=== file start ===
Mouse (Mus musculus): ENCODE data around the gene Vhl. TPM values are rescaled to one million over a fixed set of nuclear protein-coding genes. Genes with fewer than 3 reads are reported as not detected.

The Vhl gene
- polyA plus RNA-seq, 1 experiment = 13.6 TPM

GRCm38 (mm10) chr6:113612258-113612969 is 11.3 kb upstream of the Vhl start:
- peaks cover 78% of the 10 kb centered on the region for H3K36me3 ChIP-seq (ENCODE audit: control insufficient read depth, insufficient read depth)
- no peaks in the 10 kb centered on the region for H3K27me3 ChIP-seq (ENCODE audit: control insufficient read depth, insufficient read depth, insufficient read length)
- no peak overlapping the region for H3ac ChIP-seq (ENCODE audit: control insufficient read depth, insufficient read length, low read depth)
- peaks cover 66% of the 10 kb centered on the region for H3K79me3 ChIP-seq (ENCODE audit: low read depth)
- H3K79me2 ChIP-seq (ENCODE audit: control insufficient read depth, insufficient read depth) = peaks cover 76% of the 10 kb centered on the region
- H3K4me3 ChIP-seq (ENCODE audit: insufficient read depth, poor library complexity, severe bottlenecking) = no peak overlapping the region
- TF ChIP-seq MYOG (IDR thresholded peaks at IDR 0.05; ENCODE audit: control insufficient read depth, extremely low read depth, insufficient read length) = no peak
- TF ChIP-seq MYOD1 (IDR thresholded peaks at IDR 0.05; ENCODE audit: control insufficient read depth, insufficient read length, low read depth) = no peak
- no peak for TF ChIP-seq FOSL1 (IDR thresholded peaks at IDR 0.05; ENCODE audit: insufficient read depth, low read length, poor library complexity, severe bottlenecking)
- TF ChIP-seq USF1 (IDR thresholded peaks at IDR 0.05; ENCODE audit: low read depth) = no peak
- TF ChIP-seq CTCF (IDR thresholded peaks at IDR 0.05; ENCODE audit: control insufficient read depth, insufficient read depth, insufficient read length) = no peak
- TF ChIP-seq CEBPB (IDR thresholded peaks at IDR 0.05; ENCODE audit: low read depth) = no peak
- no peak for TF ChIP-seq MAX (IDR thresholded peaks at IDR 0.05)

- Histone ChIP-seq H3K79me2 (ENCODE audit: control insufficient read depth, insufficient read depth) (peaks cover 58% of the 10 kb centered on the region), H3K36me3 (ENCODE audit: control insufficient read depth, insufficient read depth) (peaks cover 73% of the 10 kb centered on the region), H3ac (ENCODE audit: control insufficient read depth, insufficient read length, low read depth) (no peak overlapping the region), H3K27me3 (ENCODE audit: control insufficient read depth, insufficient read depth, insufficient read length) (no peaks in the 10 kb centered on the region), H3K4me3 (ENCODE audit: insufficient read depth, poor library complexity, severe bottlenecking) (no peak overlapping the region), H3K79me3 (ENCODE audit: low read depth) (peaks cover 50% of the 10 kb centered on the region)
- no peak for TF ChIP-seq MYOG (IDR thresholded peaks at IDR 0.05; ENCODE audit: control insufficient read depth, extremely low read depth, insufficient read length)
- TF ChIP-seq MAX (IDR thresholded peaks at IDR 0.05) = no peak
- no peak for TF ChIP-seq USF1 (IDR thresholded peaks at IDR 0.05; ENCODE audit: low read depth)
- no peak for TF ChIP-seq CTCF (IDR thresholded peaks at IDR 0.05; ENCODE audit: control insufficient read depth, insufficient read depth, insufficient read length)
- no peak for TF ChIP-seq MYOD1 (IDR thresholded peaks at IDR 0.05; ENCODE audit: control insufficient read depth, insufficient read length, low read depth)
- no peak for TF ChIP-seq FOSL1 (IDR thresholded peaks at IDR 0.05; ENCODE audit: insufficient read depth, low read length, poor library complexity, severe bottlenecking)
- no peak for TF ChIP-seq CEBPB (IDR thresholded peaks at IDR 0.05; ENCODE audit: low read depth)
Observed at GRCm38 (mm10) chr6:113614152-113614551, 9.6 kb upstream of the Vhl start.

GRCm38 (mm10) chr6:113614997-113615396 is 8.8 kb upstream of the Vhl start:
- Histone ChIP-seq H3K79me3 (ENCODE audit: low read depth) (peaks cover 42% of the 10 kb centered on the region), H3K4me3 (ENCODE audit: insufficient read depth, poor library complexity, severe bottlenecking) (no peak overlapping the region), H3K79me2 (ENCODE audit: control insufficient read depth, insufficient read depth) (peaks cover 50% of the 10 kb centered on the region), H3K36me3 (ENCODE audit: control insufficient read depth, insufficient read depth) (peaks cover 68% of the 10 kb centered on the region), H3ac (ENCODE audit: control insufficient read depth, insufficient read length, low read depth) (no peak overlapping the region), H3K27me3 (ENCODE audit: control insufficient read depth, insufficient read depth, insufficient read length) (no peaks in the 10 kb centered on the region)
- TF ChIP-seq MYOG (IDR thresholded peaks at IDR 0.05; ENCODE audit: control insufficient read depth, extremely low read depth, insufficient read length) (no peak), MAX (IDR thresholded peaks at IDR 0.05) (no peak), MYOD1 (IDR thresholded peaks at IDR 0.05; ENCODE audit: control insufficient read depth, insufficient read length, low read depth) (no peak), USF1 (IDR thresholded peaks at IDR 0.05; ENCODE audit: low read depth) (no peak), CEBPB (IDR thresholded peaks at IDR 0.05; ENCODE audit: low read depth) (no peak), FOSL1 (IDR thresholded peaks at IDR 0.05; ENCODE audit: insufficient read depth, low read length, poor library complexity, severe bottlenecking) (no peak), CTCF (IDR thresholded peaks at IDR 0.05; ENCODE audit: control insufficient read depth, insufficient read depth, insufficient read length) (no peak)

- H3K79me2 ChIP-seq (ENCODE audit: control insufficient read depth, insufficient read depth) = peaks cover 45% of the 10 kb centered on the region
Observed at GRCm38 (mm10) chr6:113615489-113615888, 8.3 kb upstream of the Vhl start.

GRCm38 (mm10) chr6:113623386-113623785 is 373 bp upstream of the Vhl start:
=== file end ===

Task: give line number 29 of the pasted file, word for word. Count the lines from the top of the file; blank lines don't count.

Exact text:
- TF ChIP-seq MYOG (IDR thresholded peaks at IDR 0.05; ENCODE audit: control insufficient read depth, extremely low read depth, insufficient read length) (no peak), MAX (IDR thresholded peaks at IDR 0.05) (no peak), MYOD1 (IDR thresholded peaks at IDR 0.05; ENCODE audit: control insufficient read depth, insufficient read length, low read depth) (no peak), USF1 (IDR thresholded peaks at IDR 0.05; ENCODE audit: low read depth) (no peak), CEBPB (IDR thresholded peaks at IDR 0.05; ENCODE audit: low read depth) (no peak), FOSL1 (IDR thresholded peaks at IDR 0.05; ENCODE audit: insufficient read depth, low read length, poor library complexity, severe bottlenecking) (no peak), CTCF (IDR thresholded peaks at IDR 0.05; ENCODE audit: control insufficient read depth, insufficient read depth, insufficient read length) (no peak)